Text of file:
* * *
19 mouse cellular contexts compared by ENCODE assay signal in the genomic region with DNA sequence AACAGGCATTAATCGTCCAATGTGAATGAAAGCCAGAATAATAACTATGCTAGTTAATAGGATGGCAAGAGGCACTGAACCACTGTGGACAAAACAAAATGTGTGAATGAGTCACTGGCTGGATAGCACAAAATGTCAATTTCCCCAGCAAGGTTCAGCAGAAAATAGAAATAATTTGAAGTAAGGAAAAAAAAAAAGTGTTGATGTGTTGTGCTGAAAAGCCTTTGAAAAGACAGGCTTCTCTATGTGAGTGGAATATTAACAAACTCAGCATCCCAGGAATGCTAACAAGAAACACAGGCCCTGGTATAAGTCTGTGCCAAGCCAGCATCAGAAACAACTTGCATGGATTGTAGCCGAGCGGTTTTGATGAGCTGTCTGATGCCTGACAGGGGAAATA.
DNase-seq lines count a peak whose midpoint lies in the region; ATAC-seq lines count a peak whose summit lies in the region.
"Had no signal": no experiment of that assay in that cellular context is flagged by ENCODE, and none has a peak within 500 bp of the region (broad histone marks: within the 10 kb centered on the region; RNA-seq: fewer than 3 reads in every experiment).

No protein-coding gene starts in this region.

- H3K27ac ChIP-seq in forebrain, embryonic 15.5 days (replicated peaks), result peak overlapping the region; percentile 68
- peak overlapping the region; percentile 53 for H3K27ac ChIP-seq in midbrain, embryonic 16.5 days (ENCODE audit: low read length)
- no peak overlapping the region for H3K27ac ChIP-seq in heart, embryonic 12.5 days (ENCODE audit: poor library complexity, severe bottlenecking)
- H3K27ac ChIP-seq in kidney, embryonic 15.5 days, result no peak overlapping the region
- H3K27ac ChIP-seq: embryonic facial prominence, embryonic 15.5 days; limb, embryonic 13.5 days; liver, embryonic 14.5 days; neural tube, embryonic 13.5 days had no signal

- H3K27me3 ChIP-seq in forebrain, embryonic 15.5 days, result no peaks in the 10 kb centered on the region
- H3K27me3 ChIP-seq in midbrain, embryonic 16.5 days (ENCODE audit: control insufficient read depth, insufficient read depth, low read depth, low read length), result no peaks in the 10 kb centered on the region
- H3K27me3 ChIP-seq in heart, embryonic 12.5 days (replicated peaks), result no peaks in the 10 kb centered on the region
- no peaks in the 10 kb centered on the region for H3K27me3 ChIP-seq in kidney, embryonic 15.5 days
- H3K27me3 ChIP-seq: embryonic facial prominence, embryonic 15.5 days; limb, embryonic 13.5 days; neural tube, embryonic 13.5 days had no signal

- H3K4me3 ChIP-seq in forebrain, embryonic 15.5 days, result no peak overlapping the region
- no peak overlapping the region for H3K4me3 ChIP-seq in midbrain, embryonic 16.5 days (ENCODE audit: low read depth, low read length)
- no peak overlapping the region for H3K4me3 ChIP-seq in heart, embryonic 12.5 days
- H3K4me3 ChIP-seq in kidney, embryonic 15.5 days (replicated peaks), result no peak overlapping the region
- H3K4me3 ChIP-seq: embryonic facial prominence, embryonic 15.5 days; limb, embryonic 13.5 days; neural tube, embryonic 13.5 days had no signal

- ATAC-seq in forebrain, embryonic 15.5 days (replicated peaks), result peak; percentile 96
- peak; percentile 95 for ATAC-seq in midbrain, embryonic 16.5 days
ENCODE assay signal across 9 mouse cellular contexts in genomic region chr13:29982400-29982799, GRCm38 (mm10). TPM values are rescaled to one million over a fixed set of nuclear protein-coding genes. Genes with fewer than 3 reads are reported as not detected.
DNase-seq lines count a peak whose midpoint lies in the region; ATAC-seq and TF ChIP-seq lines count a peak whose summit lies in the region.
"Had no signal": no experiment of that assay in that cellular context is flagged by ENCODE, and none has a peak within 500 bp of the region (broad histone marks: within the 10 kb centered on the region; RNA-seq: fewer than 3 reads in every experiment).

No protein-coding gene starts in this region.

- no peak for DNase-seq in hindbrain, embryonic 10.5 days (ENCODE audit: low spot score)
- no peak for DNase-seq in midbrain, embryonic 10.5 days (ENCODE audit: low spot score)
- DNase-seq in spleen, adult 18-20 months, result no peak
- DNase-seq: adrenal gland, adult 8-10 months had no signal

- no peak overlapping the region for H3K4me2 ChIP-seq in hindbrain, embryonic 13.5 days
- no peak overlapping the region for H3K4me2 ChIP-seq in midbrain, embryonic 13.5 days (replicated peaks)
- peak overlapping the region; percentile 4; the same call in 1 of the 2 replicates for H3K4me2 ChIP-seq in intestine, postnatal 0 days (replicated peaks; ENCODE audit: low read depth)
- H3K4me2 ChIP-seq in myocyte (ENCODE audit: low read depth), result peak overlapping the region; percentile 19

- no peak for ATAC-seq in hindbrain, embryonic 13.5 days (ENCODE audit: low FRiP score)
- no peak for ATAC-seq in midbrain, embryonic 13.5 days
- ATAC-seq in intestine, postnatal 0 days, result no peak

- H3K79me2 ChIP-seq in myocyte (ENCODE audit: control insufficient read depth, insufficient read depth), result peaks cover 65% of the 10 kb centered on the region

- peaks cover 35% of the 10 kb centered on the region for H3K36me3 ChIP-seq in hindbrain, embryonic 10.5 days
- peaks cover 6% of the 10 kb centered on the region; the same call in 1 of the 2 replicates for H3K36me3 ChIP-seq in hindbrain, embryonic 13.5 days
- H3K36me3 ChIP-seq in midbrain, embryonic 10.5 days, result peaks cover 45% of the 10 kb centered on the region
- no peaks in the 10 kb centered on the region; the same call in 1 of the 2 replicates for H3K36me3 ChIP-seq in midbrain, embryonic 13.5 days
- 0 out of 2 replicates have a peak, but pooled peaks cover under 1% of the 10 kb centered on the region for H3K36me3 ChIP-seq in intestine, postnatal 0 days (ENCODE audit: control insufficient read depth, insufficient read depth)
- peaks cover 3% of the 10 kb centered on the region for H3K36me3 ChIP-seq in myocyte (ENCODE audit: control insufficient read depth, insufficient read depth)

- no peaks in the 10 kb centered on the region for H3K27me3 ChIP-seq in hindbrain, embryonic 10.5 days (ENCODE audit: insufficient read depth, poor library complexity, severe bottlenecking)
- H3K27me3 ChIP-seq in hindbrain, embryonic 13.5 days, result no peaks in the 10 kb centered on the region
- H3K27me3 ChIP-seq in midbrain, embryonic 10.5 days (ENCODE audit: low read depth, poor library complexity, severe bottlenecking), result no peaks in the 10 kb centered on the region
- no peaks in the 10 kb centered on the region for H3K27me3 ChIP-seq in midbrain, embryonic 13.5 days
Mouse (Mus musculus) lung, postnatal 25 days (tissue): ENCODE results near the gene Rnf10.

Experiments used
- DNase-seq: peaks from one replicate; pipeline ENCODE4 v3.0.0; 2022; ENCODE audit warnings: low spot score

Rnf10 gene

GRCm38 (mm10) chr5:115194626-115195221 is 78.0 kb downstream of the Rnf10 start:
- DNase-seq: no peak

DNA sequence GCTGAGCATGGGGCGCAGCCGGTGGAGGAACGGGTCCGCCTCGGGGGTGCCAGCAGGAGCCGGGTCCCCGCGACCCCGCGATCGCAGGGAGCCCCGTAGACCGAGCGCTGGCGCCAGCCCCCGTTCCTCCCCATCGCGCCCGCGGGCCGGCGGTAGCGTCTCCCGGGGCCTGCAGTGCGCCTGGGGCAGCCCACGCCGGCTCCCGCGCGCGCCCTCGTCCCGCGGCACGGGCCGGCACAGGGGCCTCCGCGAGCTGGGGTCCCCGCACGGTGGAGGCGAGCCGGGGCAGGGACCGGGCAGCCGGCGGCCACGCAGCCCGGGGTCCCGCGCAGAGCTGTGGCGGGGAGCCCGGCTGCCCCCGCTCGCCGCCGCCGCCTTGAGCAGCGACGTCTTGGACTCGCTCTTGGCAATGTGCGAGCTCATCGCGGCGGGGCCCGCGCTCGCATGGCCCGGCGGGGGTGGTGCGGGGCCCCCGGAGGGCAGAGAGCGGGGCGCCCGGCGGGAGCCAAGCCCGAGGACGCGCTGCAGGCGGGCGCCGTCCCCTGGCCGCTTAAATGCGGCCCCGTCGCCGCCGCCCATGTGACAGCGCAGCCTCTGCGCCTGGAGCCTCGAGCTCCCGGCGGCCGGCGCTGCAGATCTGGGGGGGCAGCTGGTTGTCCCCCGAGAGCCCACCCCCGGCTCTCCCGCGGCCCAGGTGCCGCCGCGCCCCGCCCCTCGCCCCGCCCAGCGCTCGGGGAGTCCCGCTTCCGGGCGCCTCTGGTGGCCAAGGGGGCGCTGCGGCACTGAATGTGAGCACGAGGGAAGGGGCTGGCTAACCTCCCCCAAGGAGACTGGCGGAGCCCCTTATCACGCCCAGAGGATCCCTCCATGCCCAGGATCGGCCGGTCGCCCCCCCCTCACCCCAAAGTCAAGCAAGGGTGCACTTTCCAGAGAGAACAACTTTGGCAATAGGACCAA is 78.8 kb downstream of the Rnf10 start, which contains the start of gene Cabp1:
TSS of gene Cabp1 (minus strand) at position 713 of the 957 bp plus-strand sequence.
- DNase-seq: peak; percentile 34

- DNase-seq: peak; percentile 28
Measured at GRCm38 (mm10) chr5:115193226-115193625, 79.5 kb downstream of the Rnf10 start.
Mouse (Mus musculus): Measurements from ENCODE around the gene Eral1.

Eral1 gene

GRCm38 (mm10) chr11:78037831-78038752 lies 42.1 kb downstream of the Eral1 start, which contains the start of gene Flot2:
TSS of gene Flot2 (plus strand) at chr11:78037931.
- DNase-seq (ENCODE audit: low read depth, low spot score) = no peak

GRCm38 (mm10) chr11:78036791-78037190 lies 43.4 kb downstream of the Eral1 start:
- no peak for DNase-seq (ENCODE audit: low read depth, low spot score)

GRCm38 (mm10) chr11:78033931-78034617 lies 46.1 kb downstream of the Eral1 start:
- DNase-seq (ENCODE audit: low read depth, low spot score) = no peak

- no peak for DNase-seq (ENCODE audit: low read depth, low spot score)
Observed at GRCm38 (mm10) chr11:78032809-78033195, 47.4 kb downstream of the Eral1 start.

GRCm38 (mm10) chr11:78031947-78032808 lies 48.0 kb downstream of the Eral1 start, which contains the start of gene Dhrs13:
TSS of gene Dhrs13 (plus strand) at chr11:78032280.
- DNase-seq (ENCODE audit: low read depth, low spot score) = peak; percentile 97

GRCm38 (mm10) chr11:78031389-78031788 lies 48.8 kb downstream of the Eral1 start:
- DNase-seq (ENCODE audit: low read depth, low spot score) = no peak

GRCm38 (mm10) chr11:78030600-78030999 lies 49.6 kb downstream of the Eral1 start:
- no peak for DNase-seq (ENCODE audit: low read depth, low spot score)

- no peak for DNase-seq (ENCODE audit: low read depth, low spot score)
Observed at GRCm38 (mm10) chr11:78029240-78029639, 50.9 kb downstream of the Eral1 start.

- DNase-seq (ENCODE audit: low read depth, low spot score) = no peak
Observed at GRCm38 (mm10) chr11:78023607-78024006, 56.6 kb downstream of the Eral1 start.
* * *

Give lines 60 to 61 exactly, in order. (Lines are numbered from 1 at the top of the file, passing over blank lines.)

Eral1 gene

GRCm38 (mm10) chr11:78037831-78038752 lies 42.1 kb downstream of the Eral1 start, which contains the start of gene Flot2: